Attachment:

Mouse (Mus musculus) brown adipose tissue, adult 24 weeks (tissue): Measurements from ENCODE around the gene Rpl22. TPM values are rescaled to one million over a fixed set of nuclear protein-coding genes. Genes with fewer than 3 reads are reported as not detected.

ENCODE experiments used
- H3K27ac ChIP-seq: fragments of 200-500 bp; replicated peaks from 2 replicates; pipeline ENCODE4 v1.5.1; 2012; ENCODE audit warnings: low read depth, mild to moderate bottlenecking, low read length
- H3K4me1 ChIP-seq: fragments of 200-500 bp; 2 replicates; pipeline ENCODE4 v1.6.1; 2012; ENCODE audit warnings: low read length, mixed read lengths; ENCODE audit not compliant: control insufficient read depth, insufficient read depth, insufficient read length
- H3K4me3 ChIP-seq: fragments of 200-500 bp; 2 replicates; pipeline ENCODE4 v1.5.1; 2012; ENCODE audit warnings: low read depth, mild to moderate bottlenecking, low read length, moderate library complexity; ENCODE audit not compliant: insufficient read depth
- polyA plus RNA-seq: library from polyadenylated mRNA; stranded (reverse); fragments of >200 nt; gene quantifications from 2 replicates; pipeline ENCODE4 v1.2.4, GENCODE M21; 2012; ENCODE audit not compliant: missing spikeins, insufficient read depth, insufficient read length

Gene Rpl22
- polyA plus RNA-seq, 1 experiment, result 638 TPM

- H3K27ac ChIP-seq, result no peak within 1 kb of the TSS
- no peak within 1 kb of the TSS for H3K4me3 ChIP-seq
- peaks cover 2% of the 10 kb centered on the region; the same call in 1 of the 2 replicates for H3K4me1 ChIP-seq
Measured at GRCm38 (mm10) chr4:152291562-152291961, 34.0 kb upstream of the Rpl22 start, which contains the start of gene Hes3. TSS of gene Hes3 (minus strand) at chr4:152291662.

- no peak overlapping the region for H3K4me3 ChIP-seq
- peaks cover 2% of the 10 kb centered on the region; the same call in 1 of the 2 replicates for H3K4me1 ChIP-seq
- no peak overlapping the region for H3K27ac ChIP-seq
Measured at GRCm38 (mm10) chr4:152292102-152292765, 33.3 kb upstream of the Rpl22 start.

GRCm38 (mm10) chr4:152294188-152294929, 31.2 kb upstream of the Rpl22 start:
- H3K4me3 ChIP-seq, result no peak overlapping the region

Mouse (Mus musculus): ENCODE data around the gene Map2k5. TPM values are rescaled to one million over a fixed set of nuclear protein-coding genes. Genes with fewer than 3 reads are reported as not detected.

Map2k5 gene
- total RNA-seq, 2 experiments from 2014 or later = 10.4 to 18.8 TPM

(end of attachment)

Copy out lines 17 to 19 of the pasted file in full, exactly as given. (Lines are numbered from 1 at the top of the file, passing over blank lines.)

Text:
GRCm38 (mm10) chr4:152294188-152294929, 31.2 kb upstream of the Rpl22 start:
- H3K4me3 ChIP-seq, result no peak overlapping the region

Mouse (Mus musculus): ENCODE data around the gene Map2k5. TPM values are rescaled to one million over a fixed set of nuclear protein-coding genes. Genes with fewer than 3 reads are reported as not detected.